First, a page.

According to Punjab’s Environment Protection Department, there are three causes of pollutants in Lahore and its adjoining areas. Majority of the smog-forming particles billow in from India, where authorities are trying to crack down on crop burnings and coal plant emissions. As for local contributors to the pollution stew, in the city of 11 million, there are 7 million registered motor vehicles, which have been dirtying the air all year round. Then, there is the industrial sector in urban areas. “Since last year, in northern Lahore, we have shut down at least 200 units of steel factories,” Tauqeer Ahmad Qureshi, Director of the government-run Environment Protection Agency, tells Geo.tv, “They will have to prove that they have taken measures to be more environment-friendly before they are allowed to open again.”
On Oct. 21, the Punjab government released its policy document on controlling smog in the city. The suggestions include controlling the burning of municipal waste, banning the burning of crop residue, better traffic management and launching a public awareness campaign. It is unclear if any of these rafts of measures have been implemented as yet.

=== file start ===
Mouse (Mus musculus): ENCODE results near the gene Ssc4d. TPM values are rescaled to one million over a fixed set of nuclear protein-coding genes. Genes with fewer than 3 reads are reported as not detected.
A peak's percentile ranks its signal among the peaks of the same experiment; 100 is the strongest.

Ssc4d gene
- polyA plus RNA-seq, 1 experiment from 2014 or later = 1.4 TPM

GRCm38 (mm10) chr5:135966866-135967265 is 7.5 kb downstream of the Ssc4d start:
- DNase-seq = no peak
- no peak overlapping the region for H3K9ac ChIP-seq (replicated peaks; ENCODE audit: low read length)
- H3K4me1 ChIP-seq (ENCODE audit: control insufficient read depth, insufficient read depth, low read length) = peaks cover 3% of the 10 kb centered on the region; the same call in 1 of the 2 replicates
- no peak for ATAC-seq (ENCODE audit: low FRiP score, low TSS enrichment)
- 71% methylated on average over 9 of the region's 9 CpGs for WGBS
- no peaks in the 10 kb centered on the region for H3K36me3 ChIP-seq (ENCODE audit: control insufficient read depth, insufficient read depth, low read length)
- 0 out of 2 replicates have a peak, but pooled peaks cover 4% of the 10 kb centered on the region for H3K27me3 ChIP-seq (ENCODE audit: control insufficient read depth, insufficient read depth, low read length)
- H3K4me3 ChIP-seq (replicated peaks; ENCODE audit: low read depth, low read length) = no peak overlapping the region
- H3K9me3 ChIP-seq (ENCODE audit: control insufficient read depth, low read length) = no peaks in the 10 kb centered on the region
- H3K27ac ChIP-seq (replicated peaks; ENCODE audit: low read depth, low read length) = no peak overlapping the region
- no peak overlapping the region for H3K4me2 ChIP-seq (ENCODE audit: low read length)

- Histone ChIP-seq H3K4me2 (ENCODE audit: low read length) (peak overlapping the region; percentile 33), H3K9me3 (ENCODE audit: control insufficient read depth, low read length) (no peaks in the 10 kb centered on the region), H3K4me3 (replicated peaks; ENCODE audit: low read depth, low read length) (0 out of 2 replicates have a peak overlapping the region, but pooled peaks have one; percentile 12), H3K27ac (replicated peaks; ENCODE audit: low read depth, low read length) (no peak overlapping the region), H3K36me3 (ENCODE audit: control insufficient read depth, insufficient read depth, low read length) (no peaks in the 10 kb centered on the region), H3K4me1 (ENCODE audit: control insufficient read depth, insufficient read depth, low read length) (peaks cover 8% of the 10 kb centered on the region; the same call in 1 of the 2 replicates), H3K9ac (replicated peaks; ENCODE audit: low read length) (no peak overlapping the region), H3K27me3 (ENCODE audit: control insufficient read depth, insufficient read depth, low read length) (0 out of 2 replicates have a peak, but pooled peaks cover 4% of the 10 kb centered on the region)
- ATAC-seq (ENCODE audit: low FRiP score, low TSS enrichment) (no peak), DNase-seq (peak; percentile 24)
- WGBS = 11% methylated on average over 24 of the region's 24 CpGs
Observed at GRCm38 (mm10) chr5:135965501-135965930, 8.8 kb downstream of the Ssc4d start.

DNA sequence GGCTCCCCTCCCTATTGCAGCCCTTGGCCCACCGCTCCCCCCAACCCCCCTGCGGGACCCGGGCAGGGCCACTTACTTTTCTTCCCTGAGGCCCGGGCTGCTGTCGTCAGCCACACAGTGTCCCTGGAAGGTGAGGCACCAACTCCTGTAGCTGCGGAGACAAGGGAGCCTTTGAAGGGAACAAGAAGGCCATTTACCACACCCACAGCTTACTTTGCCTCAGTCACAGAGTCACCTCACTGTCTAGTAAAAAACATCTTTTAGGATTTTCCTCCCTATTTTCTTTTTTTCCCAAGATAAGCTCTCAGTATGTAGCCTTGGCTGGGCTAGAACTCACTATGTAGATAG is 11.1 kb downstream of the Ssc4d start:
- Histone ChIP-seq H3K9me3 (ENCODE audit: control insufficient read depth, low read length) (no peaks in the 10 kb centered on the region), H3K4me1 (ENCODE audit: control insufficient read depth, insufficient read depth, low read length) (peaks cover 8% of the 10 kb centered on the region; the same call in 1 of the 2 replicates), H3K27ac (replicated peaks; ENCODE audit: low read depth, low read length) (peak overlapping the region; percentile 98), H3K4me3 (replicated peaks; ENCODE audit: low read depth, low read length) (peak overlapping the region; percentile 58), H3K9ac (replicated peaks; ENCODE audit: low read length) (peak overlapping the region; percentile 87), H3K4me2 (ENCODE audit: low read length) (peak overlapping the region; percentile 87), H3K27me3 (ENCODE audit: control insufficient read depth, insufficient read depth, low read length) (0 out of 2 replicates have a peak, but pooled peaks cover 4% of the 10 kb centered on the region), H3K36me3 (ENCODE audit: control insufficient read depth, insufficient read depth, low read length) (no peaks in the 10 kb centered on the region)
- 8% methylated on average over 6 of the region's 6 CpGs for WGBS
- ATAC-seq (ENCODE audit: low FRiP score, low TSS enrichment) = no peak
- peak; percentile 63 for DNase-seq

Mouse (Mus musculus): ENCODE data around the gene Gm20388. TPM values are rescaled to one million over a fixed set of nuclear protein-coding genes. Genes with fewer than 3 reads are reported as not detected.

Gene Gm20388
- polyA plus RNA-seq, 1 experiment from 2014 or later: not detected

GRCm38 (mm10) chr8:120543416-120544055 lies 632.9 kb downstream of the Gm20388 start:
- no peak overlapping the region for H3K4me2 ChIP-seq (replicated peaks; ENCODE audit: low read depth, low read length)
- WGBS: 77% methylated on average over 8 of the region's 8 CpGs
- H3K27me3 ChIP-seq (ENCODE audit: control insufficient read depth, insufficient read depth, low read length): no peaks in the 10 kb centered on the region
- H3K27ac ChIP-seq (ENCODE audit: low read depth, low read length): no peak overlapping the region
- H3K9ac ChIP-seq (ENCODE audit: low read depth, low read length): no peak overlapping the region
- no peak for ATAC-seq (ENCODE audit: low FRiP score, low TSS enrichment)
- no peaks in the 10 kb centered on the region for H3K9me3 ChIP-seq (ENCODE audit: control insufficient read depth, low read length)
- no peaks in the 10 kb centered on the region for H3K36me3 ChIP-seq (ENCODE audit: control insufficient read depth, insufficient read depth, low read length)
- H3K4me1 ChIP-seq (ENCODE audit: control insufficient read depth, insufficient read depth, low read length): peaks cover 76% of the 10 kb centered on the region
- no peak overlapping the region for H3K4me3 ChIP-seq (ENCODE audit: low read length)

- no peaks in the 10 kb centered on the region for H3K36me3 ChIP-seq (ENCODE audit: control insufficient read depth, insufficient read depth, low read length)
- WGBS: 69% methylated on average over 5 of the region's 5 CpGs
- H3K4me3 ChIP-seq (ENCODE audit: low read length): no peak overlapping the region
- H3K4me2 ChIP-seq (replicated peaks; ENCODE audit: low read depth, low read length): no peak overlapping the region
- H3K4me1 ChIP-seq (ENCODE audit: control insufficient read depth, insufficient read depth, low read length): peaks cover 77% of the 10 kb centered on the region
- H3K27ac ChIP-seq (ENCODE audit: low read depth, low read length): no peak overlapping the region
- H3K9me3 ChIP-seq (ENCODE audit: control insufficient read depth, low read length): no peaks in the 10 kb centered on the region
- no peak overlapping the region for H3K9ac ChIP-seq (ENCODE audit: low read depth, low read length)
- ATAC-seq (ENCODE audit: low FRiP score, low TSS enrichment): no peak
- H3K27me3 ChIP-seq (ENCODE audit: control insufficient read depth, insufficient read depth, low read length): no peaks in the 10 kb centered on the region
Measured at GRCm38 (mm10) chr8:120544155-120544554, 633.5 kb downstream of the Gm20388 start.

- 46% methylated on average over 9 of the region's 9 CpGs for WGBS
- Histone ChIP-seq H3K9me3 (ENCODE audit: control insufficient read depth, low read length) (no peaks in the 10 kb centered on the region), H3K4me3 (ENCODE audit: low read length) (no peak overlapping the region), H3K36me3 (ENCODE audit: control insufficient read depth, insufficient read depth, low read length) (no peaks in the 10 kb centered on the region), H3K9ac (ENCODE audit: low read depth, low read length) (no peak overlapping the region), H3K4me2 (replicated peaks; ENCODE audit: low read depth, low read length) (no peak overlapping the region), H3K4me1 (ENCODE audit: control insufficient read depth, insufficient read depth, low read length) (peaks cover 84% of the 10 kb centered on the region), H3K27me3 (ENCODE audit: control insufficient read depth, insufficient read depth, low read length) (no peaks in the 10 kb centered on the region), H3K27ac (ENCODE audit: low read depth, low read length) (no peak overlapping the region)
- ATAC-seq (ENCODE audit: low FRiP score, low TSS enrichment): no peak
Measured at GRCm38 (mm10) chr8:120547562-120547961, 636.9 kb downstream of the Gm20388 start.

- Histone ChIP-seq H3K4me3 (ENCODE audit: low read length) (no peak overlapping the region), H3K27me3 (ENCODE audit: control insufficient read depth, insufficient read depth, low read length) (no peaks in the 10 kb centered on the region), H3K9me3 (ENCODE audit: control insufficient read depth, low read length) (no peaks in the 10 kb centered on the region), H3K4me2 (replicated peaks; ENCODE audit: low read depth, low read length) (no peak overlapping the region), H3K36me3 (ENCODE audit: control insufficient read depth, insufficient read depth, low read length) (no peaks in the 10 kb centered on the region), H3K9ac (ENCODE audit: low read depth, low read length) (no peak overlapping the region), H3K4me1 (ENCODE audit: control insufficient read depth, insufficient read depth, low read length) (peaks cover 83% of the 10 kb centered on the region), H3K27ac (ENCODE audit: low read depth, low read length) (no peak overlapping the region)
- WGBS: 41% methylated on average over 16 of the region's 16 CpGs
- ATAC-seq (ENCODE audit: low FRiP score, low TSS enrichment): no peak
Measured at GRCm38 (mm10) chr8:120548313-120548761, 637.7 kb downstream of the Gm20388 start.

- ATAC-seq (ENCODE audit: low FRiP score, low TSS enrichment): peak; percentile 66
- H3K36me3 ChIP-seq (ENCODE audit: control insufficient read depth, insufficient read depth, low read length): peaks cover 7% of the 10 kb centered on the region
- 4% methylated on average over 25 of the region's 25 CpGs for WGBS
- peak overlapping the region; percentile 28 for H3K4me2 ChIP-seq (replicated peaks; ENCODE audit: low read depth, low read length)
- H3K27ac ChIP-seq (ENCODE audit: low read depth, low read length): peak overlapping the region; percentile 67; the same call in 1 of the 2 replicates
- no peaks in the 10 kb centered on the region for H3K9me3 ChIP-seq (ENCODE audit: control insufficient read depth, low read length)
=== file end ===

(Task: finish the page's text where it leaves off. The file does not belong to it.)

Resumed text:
Last November, at the time of onset, Lahore had only one air quality monitoring station. This time, the EPD transported five more from cities, including Faisalabad, Sahiwal, Chakwal. Data from the stations has not been released to the public.